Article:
2013 Honda Odyssey

Like the 2013 Toyota Sienna, the 2013 Honda Odyssey offers seating for 8, using an innovative second row arrangement. Except here, the middle seat is much wider, and the outboard seats can be slid 1.5 inches away from the middle, providing more seating room for adults, or extra room for tethering car seats. You can also slide each of the 3 seating sections fore & aft independently, and the center section can be moved 5.5 inches toward the front, allowing easy access to the screaming baby in a car seat. And there’s even a fold-out trash bag holder in the back of the center console, so you’ll have someplace to throw all those dirty diapers. It’s helpful little touches like these, that remind us just how much Honda pays attention to their customers.

Of course, the surprisingly comfortable third row flops easily into the floor. And there’s like 972 cup/juice box/bottle holders sprinkled throughout the cabin. But the real reason that a Generation X-er should consider a 2013 Honda Odyssey, instead of say, a 2013 Chevy Traverse, is because of the way it drives. Sharp steering, (relatively) agile handling, and a smooth, responsive 3.5L V6 (248-hp / 250 lb-ft) make this people-pod a delight to drive.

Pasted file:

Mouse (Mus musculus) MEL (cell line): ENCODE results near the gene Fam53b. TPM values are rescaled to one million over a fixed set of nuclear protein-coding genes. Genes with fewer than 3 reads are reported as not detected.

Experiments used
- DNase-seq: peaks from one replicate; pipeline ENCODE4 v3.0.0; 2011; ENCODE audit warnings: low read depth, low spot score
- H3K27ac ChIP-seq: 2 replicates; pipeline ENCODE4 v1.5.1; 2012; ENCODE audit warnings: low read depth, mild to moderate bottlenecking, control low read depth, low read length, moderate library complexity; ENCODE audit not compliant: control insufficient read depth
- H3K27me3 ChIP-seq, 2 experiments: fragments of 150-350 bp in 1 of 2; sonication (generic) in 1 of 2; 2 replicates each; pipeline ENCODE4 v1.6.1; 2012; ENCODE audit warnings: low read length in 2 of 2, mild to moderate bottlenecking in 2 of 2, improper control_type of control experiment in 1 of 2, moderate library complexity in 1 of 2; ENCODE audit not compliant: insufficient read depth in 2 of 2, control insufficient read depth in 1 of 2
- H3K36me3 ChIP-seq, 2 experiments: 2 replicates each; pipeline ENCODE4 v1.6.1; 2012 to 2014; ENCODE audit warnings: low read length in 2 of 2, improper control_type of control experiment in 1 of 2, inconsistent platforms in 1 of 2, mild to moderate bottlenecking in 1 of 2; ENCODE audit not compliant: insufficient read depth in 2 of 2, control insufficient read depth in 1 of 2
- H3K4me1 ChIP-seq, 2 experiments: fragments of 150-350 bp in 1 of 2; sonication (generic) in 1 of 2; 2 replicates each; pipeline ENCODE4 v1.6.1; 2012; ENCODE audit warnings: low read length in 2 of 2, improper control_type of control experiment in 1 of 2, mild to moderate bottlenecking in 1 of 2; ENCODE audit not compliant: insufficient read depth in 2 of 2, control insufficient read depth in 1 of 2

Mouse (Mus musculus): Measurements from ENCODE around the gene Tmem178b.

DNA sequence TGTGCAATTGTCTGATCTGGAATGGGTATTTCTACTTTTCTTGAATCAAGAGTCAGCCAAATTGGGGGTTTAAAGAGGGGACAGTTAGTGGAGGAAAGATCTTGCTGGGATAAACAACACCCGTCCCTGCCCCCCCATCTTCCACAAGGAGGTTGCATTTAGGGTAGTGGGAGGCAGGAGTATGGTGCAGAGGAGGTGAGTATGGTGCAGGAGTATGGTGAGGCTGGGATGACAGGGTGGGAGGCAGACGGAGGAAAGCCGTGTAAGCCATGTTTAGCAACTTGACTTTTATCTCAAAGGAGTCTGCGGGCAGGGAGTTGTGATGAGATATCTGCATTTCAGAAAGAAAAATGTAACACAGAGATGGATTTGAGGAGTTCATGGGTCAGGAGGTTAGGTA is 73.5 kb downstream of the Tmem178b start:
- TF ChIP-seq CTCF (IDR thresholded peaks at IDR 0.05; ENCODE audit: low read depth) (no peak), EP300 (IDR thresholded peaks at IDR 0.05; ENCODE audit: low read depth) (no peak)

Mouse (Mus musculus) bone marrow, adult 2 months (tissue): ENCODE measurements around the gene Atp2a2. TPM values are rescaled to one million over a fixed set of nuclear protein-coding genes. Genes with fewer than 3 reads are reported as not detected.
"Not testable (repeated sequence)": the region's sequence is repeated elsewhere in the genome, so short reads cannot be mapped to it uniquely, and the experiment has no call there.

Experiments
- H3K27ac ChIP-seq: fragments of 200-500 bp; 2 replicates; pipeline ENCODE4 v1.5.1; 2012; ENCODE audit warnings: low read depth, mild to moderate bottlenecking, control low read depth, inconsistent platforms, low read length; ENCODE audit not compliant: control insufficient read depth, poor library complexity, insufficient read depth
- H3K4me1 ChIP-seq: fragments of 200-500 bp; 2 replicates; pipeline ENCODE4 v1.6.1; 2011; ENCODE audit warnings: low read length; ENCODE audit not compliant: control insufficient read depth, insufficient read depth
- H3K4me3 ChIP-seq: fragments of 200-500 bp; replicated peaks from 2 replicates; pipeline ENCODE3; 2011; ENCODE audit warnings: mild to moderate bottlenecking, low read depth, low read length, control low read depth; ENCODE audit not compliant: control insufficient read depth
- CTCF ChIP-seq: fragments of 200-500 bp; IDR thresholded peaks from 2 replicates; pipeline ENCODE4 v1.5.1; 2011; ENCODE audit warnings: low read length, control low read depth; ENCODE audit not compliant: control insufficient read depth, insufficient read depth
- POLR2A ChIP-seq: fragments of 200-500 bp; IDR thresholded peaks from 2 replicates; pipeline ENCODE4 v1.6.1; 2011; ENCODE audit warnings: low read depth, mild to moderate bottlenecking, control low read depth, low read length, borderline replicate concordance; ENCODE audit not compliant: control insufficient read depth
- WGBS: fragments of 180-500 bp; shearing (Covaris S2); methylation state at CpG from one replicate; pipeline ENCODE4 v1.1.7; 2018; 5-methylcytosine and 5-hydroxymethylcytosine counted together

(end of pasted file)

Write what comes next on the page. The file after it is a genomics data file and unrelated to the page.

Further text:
2013 Honda Odyssey Touring

A corner-carving barnstormer it isn’t. But, it’s not bad. Sort of like that Accord / Civic you had in high school. Not a sports car, but not a snooze-fest either. And the $43k 2013 Honda Odyssey Touring Elite can be outfitted with all the same reclining, widescreen amenities found in the Sienna, and your dad’s “shaggin wagon”. Plus, you can even option a 650-watt sound system…which Junior is sure to love.

SPECIFICATION2013 Toyota Sienna2013 Honda Odyssey
Price$26,435$28,575
Fuel Economy18/25/21 3.5L / FWD18/27/21 5-sp auto / FWD
16/23/19 3.5L / AWD19/28/22 6-sp auto / FWD (Touring / Touring Elite)
Suburban Snob Factor7 / 10 Camrys10 / 10 Camrys
IIHS RankingTop Safety Pick = YTop Safety Pick = Y
Why Buy It?If you want a supremely comfortable cruiser, that’ll probably outlast the polar ice caps, then Toyota’s van is for you. Oh, what a feeling!If you want a nice, reliable mile-eater, that’s not totally boring to drive, then Honda’s/Homer’s Odyssey is for you. Respect the van!